Boris vs Johnson
One is a feel-good gung-ho funster, the other man has to actually run the place
There’s a tension at the heart of every government. Thatcher vs Lawson. Blair vs Brown. May vs the Conservative Party. And now Boris vs Johnson.
When Conservative MPs chose their new leader in 2019, they were very clear they were voting for Boris, the feel-good gung-ho funster who could sell snow to Eskimos. Boris would biff the EU and bash the rotter Corbs and then there’d be lashings of fizzy pop all around. And, broadly, Boris delivered.
The problem area is Johnson, the chap who actually runs things. If Boris is the bloke who writes the cheques, Johnson is the fellow who has to try to cash them. Which can be tricky. Boris’s oven-ready Brexit deal, Johnson is learning, turns out to be not as illustrated on the packet. While Boris is gleefully celebrating the end of Covid, Johnson’s eye is drawn to the lines arching upwards on the graphs.
In the modern 10 commandments there’s a lot less about false witness and adultery
It is Johnson who often finds himself dealing with difficult questions from MPs and journalists about all of this country’s bloody problems, some of which may be the result of things Boris has done, and almost all of which Boris has at some point assured us were either on the point of being fixed or didn’t exist in the first place.
But on Tuesday morning, we got a happy outing for Boris. He was at the Science Museum in London, addressing the Global Investment Summit, a corporate shindig. It was the sort of event that Boris loves, taking him back to his mayor of London days, when he was uncontroversially popular.
When Johnson meets businesspeople these days, they just want to whine on about trucks and drivers and petrol and pigs and borders and all sorts of tedious stuff that takes the joy out of life. But here, Boris could make a speech laden with amusing anecdotes and little bits of word play, seeming as ever to teeter on the brink of offending someone before somehow returning to safety.
The exhibits all around them, he said, were “the cornflakes that got to the top of the packet – they are the winners.” He invited us to think of the failed inventions that hadn’t made it, as he made a point – or did he, it’s so very hard to tell if he has a point in these things – about how brilliant innovation was.
It was, he pointed out, scientists from Oxford university who developed a Covid vaccine – “my own” university, Boris modestly added, inviting us to draw a link between his 1986 presidency of the Union and the salvation of mankind.
Britain now had, Boris went on, a “ten-point plan” to deliver a “green industrial revolution”, a “new Decalogue that I brought down from Sinai last year”. (For those unfamiliar with the modern 10 commandments that our latter-day Moses has delivered, there’s a lot less about false witness and adultery, and a lot more about low-carbon hydrogen. The stuff about having no other gods is implicit, for Boris is a jealous god, who brought us out of the EU.)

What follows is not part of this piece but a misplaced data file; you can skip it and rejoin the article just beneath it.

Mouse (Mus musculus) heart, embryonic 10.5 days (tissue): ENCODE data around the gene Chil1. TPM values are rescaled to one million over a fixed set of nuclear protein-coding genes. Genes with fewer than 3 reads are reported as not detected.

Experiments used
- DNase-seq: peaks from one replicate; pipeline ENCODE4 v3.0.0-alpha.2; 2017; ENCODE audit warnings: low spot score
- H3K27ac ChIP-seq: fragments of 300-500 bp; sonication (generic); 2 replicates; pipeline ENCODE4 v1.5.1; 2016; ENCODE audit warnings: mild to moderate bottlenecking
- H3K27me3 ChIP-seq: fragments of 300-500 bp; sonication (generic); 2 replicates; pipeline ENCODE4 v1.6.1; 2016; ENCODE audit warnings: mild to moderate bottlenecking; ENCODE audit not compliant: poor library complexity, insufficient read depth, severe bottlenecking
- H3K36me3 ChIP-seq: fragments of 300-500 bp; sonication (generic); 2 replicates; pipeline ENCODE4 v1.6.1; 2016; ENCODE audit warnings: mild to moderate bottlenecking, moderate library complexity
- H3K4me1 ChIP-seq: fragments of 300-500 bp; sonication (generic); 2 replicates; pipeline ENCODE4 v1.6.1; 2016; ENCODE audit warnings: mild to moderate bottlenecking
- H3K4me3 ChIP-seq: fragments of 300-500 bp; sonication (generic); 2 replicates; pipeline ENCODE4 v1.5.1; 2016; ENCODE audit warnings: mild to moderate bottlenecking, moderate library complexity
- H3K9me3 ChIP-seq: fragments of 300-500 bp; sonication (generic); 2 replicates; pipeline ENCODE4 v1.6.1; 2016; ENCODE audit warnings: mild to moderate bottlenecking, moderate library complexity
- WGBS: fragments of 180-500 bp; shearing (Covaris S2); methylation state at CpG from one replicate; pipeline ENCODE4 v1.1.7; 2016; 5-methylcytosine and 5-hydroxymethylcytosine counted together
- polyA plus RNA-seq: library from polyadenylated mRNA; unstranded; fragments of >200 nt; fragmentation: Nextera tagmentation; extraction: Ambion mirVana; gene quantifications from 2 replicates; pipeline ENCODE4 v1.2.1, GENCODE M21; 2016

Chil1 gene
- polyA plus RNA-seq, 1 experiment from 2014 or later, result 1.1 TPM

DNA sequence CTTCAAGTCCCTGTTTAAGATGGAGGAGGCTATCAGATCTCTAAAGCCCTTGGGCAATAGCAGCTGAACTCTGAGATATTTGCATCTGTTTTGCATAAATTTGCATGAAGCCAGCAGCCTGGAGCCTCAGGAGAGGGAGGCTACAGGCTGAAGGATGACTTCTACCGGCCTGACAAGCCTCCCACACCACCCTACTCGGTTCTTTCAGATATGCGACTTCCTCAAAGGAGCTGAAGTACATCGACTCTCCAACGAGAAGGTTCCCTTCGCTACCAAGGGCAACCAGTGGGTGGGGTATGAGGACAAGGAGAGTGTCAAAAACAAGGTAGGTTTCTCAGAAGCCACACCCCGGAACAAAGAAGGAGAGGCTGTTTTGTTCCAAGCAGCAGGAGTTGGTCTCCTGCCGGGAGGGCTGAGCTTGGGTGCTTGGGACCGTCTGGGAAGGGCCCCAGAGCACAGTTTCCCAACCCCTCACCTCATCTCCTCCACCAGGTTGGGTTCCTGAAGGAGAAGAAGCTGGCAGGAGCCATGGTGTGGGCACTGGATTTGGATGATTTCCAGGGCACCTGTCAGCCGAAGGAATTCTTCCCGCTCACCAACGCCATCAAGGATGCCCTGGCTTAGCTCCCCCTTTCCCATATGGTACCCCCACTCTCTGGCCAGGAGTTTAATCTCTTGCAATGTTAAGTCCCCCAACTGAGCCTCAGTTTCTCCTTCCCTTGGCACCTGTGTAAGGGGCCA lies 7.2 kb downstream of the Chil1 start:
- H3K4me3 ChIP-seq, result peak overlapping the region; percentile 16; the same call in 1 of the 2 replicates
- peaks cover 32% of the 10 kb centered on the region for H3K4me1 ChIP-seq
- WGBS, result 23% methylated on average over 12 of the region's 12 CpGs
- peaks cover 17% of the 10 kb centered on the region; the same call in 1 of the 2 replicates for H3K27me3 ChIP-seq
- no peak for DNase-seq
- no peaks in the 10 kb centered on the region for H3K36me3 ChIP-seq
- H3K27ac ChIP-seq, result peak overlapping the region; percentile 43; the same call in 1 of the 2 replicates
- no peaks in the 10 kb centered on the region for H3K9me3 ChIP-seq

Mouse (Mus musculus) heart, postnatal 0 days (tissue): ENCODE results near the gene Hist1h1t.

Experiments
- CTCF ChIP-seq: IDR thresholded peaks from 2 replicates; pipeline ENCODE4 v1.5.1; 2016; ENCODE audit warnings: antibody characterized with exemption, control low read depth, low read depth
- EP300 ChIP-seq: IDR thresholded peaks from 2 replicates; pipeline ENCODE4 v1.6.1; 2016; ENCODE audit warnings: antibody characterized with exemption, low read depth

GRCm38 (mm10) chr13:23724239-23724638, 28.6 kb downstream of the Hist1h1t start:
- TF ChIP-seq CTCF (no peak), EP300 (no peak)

Journalist and government spokesperson aren’t roles that are usually considered compatible
And then we were into Britain-Boosting Boris’s greatest hits: Time zone! Language! Peppa Pig! Adele, Coldplay, Ed Sheeran! Less rain than Rome! “This is the great cultural Moulinex of the world, it is the cyclotron of talent.” In this speech, Brexit wasn’t a regulatory nightmare that was making life harder for businesses, it was a triumph of divergence. He wasn’t a grumpy prime minister telling business leaders that they should pay higher wages and more taxes, he was Willy Wonka, inviting us to join him in a world of pure imagination. The summit itself had already been a success! Everything was wonderful. Boris was free and joyful, Johnson nowhere to be seen.
He briefly left the stage to be replaced by Allegra Stratton, who was introduced as a “journalist and government spokesperson”. These aren’t roles that are usually considered compatible, although they are sometimes combined on an unofficial basis. Stratton cleared up the issue of which of those she was by welcoming back “my boss, the prime minister”, and following that up with a question worthy of Woodward, Bernstein and Sir Robin Day at the heights of their collective powers: “First of all, prime minister, you have an announcement for us all?”
There was more of this. “Prime minister, I work with you, I know you very well.” What was coming? Details of another love-child? Revelations about who paid for the flat? Not quite. “You deeply passionately believe in dealing with climate change.”
“I do, Allegra.”
Joining them was celebrity nerd Bill Gates. He said poorer countries needed help decarbonising their economies. “In your book,” Stratton said, “I think you’ve called that ‘global levelling-up’.” Is there anything that isn’t called that these days?
It would cost a lot, Gates explained, but Boris jumped in to point out the upside: “People will get a very substantial return!”
And just for a moment, reality broke in. “Yeah, well,” Gates replied, “not so much.” Stratton laughed nervously. Somewhere in the wings, Johnson put his head in his hands. Another bounced cheque.
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